Cheers and Jeers

Morocco May Allow Abortion; Political Gap Persists

Saturday, January 14, 2012



A top aide to Morocco's prime minister confirmed that the leader would support allowing abortions in the case of rape or incest, The New York Times reported Jan. 11. The aide explained in an interview that such a law would address the high number of illegal abortions in the country, as well as single mothers living in poverty. The new government's position is a sharp change from the party's previous stances on abortion-related issues.

Under current Moroccan law, abortions are only allowed with a husband's consent in order to save a woman's life or maintain her physical or mental health, meaning that unmarried women could legally have an abortion.

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More News to Cheer This Week:

  • French President Nicolas Sarkozy's office says he has decided to give France's highest award -- the Legion of Honor -- to Myanmar opposition leader Aung San Suu Kyi, reported the Associated Press Jan. 13. Sarkozy praised Suu Kyi's courage while also commending Myanmar's recent release of political prisoners.
  • New York City's Mayor Michael Bloomberg called for raising New York's minimum wage in his State of the City address, NY Daily News reported Jan. 12. This follows Assembly Speaker Sheldon Silver's call for a raise in minimum wage, which at $7.25 per hour lags behind many states, including those such as Montana and Arizona, which have lower costs of living.
  • The number of female directors in British boardrooms has reached its highest ever level, The Guardian reported Jan. 10. Women now comprise 14.9 percent of directors at the 100 largest companies, up from 12.5 percent in 2010, when "radical change" was called for.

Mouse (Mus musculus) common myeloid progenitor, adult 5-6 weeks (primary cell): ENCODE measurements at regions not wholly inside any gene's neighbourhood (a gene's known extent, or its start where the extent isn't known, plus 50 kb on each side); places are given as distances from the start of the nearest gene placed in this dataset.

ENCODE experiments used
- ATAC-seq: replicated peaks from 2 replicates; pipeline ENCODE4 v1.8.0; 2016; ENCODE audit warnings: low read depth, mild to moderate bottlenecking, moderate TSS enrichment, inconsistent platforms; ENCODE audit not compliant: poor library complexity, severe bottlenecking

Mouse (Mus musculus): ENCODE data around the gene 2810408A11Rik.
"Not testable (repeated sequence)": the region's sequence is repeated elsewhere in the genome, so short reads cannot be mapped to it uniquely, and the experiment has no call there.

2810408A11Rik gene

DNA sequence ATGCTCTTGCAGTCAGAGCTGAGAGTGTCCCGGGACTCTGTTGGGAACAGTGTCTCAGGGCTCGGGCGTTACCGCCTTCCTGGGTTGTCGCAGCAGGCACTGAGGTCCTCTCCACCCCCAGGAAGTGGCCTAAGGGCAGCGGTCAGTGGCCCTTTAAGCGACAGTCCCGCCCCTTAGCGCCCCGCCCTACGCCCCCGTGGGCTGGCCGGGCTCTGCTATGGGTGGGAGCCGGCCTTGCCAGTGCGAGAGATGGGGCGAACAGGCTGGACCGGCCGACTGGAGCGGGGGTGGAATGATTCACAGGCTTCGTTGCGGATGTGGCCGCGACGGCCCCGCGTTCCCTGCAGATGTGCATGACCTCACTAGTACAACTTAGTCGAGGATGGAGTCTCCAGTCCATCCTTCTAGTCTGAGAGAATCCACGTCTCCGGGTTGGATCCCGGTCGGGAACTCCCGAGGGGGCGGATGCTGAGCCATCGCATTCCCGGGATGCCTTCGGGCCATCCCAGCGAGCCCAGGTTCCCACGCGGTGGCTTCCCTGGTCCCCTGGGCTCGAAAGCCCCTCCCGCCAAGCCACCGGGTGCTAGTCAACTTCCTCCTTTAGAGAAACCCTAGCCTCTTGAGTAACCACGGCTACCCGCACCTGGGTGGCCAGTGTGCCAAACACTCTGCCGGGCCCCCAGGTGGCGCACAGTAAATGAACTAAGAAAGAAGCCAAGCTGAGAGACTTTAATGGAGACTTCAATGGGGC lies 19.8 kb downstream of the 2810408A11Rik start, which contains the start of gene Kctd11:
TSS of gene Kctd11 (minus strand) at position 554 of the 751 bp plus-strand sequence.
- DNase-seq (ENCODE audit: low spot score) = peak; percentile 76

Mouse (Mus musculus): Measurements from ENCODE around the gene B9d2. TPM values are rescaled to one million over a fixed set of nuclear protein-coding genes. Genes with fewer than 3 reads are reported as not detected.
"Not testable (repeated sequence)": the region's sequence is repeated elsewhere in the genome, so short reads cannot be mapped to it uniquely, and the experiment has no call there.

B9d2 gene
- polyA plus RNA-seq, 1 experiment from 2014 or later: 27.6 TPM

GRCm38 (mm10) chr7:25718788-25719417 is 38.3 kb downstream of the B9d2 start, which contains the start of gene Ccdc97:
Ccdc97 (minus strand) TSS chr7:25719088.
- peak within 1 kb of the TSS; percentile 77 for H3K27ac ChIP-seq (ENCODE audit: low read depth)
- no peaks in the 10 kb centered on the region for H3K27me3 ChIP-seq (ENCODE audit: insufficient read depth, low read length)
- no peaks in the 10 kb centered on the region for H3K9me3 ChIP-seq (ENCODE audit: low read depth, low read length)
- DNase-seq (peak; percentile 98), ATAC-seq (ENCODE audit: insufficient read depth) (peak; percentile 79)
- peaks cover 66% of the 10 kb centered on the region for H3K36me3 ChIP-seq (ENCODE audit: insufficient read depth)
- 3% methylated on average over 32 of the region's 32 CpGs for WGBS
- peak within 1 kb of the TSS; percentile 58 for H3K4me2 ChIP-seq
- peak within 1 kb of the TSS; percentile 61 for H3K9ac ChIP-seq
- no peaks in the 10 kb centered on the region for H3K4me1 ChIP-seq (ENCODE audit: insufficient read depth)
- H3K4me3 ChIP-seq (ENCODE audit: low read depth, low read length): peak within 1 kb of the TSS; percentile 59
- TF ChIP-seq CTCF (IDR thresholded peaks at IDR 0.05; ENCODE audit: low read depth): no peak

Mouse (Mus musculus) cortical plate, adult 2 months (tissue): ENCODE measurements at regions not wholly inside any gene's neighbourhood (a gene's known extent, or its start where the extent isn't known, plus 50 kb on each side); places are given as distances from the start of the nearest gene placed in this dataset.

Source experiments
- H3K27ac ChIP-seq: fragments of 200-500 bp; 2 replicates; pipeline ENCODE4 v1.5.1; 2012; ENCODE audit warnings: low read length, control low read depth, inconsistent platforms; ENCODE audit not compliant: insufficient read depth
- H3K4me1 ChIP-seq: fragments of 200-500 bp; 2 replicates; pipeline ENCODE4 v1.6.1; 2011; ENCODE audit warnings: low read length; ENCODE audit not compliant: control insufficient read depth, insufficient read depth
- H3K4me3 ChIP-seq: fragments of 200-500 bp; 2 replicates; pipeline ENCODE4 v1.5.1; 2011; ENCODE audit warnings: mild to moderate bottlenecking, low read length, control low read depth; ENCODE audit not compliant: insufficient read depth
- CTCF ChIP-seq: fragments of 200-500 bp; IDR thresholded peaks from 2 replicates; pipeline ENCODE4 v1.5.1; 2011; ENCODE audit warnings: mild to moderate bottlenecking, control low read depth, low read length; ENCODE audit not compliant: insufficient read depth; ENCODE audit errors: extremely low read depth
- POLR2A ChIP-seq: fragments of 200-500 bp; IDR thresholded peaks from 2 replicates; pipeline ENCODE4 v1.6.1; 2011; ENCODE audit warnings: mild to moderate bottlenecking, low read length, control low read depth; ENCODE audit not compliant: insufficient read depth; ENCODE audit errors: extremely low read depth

• Minnesota elected the first openly lesbian Native American to a state legislature, the Huffington Post reported Jan. 11. Democrat Susan Allen, an attorney, has stated she plans to fight a proposed constitutional amendment in Minnesota that would ban same-sex marriage.
  • Those still alive who were forcibly sterilized as part of a decades-long eugenics program in North Carolina should receive a one-time payment of $50,000, a state task force recommended Jan. 10, reported CNN. North Carolina sterilized an estimated 7,600 people between 1929 and 1974, many of them against their will. Many states once had eugenics programs, and seven have apologized, but North Carolina is the first to consider paying victims. The payments will need to be approved by North Carolina's legislature.
  • A British woman won a court order to stop sexually explicit photos of herself from being distributed on the web, The Telegraph reported Jan. 11. The judge in the case ruled that the Human Rights Act granted her a "reasonable expectation of privacy" and that the distribution of the explicit pictures violated the Protection from Harassment Act.
  • A Pakistan regional assembly unanimously passed a law making it illegal for parents not to extend property rights to female family members, Radio Free Europe/Radio Liberty reported Jan. 11. The region of Khyber Pakhtunkhwa previously followed strict religious laws, wherein daughters received half as much property as sons.
  • The gender gap related to the impact of divorce on men and women's income has shrunk, accordingly a fact sheet by the Pew Economic Mobility Project, reported Mother Jones Jan. 11. In the 1970s, 63 percent of women experienced income loss following a divorce, while only 30 percent of men did. By 2004, that gap closed significantly, with 49 percent of women and 47 percent of men experiencing income loss after the end of a marriage.
  • The Ali Forney Center, the nation's largest organization working on behalf of homeless lesbian, gay, bisexual and transgender youth, announced this week that it has been awarded a two-year matching $500K Challenge Grant from the Calamus Foundation of New York. This grant will make possible the launch of the nation's first 24-hour drop-in services center for homeless LGBT youth, according a press release from the center.

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